In savage fighting the Soviets cut around the Japanese left (southern) flank, and then the Japanese right, in a double envelopment. Soviet tanks, now behind the Japanese, linked up at the village of Nomonhan, trapping the Japanese 23rd Division. The Japanese fought back with desperate courage. One Japanese regimental commander burnt his colors and committed seppuku, rather than surrender. Another died in a last, fanatic banzai charge against oncoming Russian armor. But it was all in vain. Russian tanks, equipped with flamethrowers, supported by infantry, took one entrenched Japanese strong point after another.

On August 26th a Japanese counter attack to relieve the trapped 23rd Division was halted by a Russian tank brigade. The next day, the Japanese 23rd Division made a last bitter effort to break out to the east. They were defeated. By August 31, 1939 the Japanese had been driven back out of the disputed territory. Of 60,000 Japanese troops committed, nearly 45,000 were killed. The IJA 23rd Infantry Division took 73% casualties. The 71st Regiment suffered over 93% losses. In contrast, the IJA took 28% casualties at Mukden, the most hard fought battle of the Russo-Japanese War.

Results and Lessons:

The Kwantung Army had taken a savage pummeling. The Soviets took some 3,000 Japanese prisoners, many badly wounded. The Soviets were eager to indoctrinate them to Communism. Some 1,000 stayed on in the Soviet Union rather than face dishonor at home. Soviet casualties were also high. They admitted to a little over 9,000 casualties, but the actual total was closer to 17,000 or higher. But these were losses the Red Army could afford.

At this point the Soviets could have pushed into Manchuria, but instead they halted at the line the MPR had claimed at the start of the affair and dug in. All through this period the Soviet KGB had a spy ring operating in Tokyo under the masterful leadership of Richard Sorge. Sorge's information showed that the Japanese wanted an end to the fighting as soon as possible. Knowing this, as early as August 22 the Soviets had offered Japanese Ambassador Togo Shigenori in Moscow a cease fire.

On August 23, 1939 the Soviets signed a Non-Aggression Pact with Nazi Germany, agreeing to divide Poland. The last hope of the 'Strike North' faction in the Japanese high command was dead. On September 15th, as German tanks closed in on Warsaw, Ambassador Togo signed a cease fire with the Russians, to take affect on the 16th. Both sides agreed to exchange POWs and establish a joint commission to resolve disputes along the length of the border. As the Second World War engulfed Europe, Stalin was free to focus his attention in the West.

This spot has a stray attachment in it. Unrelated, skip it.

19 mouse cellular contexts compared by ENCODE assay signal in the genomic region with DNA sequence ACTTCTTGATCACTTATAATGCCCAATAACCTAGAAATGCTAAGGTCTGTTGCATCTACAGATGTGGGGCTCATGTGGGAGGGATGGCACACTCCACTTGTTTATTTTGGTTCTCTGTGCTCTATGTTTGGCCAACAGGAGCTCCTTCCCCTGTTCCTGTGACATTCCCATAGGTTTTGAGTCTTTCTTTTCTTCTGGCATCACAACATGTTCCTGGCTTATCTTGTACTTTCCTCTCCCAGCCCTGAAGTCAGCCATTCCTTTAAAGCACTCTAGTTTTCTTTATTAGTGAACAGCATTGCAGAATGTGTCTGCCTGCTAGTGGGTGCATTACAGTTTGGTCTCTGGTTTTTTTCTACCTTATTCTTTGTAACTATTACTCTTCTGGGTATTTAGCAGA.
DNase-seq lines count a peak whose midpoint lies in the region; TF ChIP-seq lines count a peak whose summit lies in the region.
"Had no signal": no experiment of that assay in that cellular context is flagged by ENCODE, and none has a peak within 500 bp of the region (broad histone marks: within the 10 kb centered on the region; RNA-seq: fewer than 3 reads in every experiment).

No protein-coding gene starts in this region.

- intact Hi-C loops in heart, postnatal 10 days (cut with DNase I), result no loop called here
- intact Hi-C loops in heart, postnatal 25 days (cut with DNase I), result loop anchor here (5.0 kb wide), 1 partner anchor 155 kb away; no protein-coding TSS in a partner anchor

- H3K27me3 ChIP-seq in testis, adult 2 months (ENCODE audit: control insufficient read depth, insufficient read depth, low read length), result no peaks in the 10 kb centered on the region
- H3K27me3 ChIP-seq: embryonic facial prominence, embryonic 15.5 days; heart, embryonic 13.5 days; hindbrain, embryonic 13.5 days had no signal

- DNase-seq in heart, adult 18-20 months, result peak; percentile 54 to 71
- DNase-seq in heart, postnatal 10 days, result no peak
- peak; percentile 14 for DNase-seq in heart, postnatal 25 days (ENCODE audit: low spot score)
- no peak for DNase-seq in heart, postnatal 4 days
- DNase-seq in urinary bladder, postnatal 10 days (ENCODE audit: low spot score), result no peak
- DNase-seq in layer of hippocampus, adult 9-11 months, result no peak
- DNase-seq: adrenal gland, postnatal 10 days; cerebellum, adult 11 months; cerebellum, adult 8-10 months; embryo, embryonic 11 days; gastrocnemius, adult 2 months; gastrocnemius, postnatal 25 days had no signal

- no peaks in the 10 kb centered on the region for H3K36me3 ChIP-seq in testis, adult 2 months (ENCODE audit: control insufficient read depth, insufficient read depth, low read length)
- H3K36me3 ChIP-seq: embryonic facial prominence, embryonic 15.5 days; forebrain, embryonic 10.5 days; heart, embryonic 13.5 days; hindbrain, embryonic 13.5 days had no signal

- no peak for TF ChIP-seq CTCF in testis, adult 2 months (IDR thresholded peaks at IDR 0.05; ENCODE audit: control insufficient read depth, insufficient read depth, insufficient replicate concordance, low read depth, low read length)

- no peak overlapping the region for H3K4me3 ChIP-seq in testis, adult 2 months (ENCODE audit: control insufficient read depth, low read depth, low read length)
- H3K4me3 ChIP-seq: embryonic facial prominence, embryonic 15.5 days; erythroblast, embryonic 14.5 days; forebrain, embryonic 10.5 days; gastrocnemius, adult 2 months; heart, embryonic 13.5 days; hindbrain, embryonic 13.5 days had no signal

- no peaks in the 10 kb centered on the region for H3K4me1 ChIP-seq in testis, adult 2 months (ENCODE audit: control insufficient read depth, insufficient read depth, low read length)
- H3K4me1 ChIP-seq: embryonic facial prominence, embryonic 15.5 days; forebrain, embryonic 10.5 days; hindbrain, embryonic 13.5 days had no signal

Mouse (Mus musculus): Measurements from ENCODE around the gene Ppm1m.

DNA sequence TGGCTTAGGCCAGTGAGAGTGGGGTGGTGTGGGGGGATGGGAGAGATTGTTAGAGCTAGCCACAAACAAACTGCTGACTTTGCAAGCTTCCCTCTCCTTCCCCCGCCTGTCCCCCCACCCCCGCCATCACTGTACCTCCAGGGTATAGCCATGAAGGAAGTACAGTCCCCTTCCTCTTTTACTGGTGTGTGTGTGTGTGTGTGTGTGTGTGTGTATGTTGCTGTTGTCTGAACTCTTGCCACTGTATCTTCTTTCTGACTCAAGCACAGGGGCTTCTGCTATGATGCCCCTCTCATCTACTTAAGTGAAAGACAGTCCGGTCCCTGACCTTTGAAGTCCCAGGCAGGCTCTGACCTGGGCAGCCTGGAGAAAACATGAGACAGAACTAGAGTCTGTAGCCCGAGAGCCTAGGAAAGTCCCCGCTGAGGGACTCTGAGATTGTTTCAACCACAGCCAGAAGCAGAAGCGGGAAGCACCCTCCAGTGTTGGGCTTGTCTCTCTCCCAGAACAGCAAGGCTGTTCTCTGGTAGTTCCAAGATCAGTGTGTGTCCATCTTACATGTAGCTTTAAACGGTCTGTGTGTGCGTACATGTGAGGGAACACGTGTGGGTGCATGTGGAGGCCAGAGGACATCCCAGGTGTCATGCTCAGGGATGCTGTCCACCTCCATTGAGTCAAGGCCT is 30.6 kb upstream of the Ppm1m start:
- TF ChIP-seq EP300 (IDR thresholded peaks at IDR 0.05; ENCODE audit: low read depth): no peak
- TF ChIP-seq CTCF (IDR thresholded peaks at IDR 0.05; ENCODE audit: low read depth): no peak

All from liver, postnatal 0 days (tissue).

In Japan the Kwantung Army, and the IJA in general, suffered a significant loss of influence. Lt. Gen. Komatsubara Michitaro, commander of the 23rd Infantry Division, was disgraced. In early September Lt. Gen. Ueda, commander of the Kwantung Army, was reassigned to Japan, effectively ending his career. The Kwantung Army ceased to be a law unto itself and was brought back under centralized control from Tokyo. The Japanese were very careful not to provoke the Soviets again. Even when they signed the Tripartite Pact with Germany and Italy in March of 1941, the Japanese hastened to sign a non-aggression pact with the USSR as well.

For his part, Zhukov was promoted to the important Kiev Military District. In the event of a war with Germany, or a Soviet push into the Balkans, Stalin would have a top commander in position. When the Nazis invaded Russia in 1941 Zhukov rose rapidly in the Red Army, and applied the lessons of mobile war learned on the plains of Nomonhan.

The Soviets were made acutely aware of the deficiencies of the Red Air Force. New fighter designers like Mikoyan and Yakolev now had Stalin's ear. The problems of the T-26 tank, though less important when fighting the Japanese, influenced the design of the T-34, which went into action against the Germans in 1941.

The Japanese, on the other hand, did not learn. A major hero of the war on the Japanese side was Lt. Sadakaji, who attacked a Soviet tank with his sword. The vital lessons, that modern warfare depends heavily on supply and equipment, were ignored. The desperate courage and suicidal bravery the Japanese infantrymen showed in the fighting at Nomonhan was to be seen again at Guadalcanal and Iwo Jima. But so were the Japanese army's deficiencies in heavy weapons and organization.

In the end, Nomonhan ruined the so-called 'Strike North' faction that had dominated Japanese strategic thinking until then. Now the 'Strike South' faction, led by the navy, would be ascendant. The Strike South leaders looked enviously at the oil rich Dutch East Indies (modern Indonesia), at strategic Malaya and Singapore, at Burma and Indochina, as the new war in Europe paralyzed the British and French. The only thing stopping the Japanese now was the US Pacific Fleet at its base at Pearl Harbor.

* * *

Show Footnotes and Bibliography

* * *

Copyright © 2005 Timothy Neeno.

Written by Timothy Neeno. If you have questions or comments on this article, please contact Timothy Neeno at:
neenohistory@hotmail.com.

About the author:
Timothy Neeno is originally from Chicago, Illinois. He graduated with a Masters in US History from the University of Wisconsin in 1990. Since then he has gone into teaching. He and his wife have worked and taught in Bolivia, Taiwan, Kuwait, Brazil and the Navajo Reservation and have traveled in Europe, Asia and the Middle East. Since 2002 they have settled in the Phoenix area. He currently teaches history at the University of Phoenix.

Published online: 01/16/2005.

* Views expressed by contributors are their own and do not necessarily represent those of MHO.